Have a discussion with participants about an animal’s use of smell to find food. Use the analogy of a dog burying a bone and using odor to find it later. The same occurs when animals find food that was buried near campsites. The odor of food is also what attracts bears to campsites.
Discuss the dangers of attracting wildlife to campsites. Also discuss dangers to wildlife dependent upon human food, including problems with digesting human food and packaging. Remember these animals are wild and a potential danger to human life. Animals that become dependent on human food often raid campsites or populated areas in search of food and often must be destroyed. These are just a few of the reasons it is important to leave a clean campsite.
Have participants divide their trash into burnable and nonburnable items. Ask participants: What happens to these items when you put them into the fire? Does everything turn to ash?
Show examples of items that do not burn to ash (i.e., foil lining, cans, glass). Bring out the partially burned items you collected for your activity and explain that not everything burns. Some items require a very hot fire and take a long time to burn. These remain as litter in the campsite. Burning trash also puts odors into the air and the fire site that can attract animals and flies to the site. Many places have fire restrictions that do not allow open fires. Campers should not burn trash as a disposal option. Plan to pack it out.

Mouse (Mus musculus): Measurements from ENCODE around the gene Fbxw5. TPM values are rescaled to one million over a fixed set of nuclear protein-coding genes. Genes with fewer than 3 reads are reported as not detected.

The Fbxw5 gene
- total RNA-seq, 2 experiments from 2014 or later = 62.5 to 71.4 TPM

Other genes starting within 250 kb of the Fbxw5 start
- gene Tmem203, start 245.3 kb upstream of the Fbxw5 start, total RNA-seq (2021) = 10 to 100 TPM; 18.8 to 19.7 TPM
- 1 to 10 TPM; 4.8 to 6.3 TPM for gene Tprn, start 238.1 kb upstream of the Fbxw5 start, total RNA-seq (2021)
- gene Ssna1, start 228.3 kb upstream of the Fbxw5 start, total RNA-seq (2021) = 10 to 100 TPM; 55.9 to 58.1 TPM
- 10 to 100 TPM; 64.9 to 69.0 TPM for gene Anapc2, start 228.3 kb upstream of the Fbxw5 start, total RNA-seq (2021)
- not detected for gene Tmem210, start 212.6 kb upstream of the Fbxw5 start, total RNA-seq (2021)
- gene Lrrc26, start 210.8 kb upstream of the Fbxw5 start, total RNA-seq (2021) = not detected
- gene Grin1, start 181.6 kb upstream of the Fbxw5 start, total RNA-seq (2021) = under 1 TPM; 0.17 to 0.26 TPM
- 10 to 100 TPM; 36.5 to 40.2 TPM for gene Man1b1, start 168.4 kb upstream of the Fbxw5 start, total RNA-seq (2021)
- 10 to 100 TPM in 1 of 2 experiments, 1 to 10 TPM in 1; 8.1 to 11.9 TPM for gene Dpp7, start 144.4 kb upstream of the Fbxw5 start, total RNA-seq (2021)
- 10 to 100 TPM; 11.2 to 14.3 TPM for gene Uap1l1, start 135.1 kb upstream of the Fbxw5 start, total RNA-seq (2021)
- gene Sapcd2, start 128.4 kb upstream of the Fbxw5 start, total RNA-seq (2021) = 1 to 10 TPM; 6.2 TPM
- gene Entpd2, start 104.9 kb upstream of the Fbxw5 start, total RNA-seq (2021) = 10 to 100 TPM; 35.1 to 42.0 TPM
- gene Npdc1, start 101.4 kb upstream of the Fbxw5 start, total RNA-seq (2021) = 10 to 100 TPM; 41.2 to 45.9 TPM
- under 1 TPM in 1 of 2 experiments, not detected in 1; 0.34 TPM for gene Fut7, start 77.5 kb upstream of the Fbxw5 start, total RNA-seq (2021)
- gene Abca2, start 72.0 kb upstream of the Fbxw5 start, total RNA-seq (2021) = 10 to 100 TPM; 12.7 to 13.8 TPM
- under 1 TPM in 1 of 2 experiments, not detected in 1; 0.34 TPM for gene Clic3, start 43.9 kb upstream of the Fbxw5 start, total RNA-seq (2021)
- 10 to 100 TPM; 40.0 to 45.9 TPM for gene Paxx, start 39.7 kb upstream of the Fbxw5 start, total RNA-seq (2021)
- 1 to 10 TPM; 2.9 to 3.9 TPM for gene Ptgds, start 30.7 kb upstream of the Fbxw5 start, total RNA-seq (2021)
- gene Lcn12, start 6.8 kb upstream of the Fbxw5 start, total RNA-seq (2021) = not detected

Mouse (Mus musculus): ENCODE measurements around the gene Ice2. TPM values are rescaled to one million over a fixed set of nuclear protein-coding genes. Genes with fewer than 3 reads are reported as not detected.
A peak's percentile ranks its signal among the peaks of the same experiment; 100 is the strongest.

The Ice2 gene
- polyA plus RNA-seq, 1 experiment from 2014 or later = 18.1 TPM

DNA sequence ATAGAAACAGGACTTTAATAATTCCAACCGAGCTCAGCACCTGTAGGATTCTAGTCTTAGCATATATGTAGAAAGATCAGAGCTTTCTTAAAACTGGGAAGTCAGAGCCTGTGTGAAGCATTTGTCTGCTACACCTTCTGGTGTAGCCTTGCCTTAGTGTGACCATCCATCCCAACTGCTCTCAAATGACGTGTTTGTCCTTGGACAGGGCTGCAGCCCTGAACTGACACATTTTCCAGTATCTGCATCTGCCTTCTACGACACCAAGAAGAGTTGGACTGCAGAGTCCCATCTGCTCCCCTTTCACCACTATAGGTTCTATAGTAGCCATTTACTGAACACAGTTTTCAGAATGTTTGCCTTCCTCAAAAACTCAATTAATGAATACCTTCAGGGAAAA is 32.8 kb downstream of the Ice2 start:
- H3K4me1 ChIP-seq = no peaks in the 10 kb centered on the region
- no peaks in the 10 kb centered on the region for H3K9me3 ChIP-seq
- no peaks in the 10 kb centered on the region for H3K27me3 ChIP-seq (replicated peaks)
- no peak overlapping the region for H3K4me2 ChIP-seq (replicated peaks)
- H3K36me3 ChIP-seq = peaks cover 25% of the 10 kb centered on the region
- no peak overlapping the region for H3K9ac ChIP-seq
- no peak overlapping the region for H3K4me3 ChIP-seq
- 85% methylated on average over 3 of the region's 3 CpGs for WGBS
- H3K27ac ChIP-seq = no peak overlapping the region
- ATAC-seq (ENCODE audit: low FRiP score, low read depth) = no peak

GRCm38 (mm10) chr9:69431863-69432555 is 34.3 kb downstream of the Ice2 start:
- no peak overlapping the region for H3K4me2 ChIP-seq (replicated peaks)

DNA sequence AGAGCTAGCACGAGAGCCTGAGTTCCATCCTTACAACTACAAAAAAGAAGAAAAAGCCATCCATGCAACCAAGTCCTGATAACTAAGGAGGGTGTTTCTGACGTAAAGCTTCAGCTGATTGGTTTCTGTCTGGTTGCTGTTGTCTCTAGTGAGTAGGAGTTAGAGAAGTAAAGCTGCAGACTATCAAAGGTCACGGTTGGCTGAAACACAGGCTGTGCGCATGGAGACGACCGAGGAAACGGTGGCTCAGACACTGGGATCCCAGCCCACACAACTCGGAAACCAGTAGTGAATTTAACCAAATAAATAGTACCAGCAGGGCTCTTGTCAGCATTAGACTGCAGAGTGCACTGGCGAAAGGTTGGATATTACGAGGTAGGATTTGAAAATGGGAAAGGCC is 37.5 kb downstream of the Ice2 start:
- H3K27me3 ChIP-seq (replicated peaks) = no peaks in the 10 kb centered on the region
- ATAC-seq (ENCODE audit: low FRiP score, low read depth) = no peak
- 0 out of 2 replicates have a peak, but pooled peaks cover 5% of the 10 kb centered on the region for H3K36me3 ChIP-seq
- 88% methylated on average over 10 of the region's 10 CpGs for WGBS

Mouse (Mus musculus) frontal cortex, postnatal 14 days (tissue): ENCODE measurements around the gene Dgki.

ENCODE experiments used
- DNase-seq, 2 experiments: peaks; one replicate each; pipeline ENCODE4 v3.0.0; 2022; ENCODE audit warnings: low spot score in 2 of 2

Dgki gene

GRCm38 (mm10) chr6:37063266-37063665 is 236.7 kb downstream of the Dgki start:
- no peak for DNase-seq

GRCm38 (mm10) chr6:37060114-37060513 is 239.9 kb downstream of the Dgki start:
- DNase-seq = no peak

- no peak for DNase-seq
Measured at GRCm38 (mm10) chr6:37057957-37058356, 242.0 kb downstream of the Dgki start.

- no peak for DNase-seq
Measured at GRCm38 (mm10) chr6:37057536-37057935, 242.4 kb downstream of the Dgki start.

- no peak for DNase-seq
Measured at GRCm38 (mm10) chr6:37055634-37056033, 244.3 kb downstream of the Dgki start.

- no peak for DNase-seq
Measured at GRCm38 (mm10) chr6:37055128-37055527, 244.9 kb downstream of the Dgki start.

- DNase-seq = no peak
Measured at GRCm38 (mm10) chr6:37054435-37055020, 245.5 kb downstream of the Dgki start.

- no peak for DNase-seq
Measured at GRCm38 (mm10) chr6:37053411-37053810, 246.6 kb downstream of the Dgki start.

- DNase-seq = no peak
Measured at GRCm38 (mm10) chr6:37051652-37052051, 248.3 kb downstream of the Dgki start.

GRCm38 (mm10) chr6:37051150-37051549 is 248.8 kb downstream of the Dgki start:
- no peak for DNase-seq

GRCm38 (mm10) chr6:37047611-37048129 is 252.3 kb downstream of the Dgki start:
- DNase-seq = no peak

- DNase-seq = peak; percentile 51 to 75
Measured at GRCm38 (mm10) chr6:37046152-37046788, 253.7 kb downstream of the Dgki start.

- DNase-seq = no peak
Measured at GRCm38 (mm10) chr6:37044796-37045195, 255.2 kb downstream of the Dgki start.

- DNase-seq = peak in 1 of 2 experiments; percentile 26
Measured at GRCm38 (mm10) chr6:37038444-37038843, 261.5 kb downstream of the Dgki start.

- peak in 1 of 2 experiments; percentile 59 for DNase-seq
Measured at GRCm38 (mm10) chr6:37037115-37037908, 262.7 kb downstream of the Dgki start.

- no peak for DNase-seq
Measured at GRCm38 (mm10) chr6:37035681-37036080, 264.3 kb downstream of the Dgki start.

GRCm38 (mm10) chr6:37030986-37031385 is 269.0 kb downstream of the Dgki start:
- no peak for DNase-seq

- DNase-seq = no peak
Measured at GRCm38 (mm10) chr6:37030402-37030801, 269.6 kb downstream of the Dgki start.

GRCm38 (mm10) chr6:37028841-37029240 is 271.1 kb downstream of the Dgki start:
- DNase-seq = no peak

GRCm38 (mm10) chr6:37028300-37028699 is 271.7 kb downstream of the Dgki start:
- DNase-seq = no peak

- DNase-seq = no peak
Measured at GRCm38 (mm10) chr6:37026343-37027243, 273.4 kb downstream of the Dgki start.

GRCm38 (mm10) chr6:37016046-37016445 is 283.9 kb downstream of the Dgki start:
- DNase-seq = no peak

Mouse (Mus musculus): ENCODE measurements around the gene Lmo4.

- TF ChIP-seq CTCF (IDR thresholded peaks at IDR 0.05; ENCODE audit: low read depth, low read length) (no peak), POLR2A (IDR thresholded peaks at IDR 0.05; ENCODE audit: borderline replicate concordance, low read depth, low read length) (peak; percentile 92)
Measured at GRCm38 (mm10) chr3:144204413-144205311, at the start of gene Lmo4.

Is That Trash Temporary?
Have the participants divide the trash into biodegradable and nonbiodegradable piles. Define “biodegradable” if necessary—capable of being broken down into harmless products by the action of microorganisms. Have the participants explain why they divided the trash the way they did. Have them readjust their stack of trash if necessary.
Ask participants: How long does trash last in the outdoors? Have them guess how long different kinds of trash last in the outdoors. For example, it takes about 200 to 400 years for an aluminum can to biodegrade. A cigarette butt takes two to five years, and a banana peel may take three to five weeks. Refer to the sidebar “How Long Does It Last?” earlier in this handbook.
Wrapping Up the Activity (10 minutes)
Proper trash disposal is an important responsibility for everyone and in every place that we live or visit. How well has the group learned to properly dispose of trash?
- Discuss what choices could have been made at home when packing to eliminate bringing some of the nonbiodegradable items or to bring food that can be consumed entirely, such as apples and carrots.
- What choices can you make in your everyday life to eliminate the amount of trash in your city’s landfill? Explain that nonbiodegradable items are a good choice when they can be reused many times.
- Have the group make a list of things they are already doing, and pledge to start doing, to make a difference for the environment.
Congratulations on conducting a well-prepared meeting for your group!